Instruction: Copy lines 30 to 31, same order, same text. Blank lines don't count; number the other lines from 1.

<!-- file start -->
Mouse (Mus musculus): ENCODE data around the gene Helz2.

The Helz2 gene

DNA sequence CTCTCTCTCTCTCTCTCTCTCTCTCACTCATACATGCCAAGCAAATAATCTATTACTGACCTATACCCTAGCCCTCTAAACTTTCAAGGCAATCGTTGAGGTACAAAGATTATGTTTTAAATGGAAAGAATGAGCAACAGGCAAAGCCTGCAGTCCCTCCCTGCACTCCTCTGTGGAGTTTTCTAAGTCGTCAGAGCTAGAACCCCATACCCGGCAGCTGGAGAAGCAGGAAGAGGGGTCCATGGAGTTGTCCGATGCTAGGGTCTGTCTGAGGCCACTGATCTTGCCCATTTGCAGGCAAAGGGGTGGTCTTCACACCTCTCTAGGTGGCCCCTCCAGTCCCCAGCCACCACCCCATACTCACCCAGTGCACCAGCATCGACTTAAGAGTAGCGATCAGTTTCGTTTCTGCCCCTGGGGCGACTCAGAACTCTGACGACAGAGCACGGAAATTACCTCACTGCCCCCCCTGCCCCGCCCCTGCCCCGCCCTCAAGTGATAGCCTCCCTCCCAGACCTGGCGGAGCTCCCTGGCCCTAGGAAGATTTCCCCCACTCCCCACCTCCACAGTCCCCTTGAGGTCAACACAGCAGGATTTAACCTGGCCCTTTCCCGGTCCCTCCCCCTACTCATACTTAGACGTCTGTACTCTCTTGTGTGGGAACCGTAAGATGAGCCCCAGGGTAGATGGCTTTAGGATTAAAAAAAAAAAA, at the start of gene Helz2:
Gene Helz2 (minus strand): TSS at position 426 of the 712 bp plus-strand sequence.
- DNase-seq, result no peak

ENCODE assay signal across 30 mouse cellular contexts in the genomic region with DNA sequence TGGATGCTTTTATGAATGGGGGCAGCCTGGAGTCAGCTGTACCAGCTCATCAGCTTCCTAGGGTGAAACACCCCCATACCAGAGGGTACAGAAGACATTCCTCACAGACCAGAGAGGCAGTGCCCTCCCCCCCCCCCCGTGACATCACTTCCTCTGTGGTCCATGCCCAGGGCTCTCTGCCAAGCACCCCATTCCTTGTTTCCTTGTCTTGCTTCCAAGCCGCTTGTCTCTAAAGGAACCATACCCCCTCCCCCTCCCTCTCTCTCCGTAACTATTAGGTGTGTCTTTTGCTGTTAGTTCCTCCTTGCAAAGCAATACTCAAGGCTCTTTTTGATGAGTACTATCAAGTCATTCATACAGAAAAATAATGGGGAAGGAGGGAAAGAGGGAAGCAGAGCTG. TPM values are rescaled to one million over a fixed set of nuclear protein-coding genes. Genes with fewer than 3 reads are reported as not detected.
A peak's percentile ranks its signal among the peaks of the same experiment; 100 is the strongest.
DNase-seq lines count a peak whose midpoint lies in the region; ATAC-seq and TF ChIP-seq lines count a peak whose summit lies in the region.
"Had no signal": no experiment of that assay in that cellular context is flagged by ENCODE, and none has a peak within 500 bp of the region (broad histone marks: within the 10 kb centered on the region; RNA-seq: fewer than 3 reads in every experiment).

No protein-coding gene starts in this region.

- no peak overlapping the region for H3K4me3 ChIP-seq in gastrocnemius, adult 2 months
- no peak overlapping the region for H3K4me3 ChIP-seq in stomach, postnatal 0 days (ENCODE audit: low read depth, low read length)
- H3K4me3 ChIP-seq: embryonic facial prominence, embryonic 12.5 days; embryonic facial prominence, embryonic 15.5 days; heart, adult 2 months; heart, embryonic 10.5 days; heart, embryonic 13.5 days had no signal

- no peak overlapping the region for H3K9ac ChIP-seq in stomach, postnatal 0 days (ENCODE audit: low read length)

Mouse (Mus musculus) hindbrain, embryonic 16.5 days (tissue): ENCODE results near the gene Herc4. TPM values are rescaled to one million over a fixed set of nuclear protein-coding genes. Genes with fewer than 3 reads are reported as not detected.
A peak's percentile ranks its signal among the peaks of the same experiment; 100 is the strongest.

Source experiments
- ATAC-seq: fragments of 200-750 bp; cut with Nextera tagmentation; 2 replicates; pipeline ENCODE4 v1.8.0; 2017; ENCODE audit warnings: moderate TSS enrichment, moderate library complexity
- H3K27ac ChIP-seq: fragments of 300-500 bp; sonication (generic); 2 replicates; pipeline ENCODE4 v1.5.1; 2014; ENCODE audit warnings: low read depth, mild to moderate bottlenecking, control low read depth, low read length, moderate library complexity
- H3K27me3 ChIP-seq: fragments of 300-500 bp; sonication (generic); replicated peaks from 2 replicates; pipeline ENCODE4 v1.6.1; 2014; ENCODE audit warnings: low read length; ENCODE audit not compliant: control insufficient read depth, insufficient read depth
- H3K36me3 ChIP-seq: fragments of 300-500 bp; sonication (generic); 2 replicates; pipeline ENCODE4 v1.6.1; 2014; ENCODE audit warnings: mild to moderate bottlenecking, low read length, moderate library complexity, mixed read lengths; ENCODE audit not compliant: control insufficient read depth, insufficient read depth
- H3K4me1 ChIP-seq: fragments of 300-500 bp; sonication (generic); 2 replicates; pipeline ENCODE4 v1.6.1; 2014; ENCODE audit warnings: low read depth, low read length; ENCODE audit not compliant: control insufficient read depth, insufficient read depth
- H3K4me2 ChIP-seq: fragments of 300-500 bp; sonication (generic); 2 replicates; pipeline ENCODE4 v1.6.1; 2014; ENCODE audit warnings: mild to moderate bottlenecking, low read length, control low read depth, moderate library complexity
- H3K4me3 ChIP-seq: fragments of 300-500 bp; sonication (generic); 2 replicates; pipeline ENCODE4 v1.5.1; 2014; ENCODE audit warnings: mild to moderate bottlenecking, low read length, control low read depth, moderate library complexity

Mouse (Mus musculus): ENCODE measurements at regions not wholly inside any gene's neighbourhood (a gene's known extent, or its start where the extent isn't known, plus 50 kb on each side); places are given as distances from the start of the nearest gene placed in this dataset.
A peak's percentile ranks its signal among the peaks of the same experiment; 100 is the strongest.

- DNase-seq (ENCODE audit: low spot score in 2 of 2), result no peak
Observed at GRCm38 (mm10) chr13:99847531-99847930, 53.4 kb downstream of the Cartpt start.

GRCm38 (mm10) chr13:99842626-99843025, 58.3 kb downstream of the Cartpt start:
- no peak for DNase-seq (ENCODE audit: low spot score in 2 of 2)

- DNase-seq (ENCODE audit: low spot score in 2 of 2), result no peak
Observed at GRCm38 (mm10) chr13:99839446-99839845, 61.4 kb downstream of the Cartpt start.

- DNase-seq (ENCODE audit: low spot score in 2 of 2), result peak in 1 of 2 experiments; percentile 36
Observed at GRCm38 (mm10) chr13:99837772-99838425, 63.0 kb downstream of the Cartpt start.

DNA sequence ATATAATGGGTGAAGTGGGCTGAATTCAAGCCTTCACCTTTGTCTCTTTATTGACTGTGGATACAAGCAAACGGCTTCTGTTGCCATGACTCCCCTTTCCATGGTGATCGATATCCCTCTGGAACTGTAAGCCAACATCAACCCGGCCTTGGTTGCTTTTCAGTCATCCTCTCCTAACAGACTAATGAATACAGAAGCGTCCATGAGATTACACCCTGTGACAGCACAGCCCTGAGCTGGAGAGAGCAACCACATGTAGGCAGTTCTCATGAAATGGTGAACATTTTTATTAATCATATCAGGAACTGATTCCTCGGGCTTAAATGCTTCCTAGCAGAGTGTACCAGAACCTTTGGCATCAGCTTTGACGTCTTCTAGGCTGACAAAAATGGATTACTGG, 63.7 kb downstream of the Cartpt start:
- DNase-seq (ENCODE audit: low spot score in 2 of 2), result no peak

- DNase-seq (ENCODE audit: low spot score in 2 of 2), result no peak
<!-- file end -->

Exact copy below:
- no peak for DNase-seq (ENCODE audit: low spot score in 2 of 2)

- DNase-seq (ENCODE audit: low spot score in 2 of 2), result no peak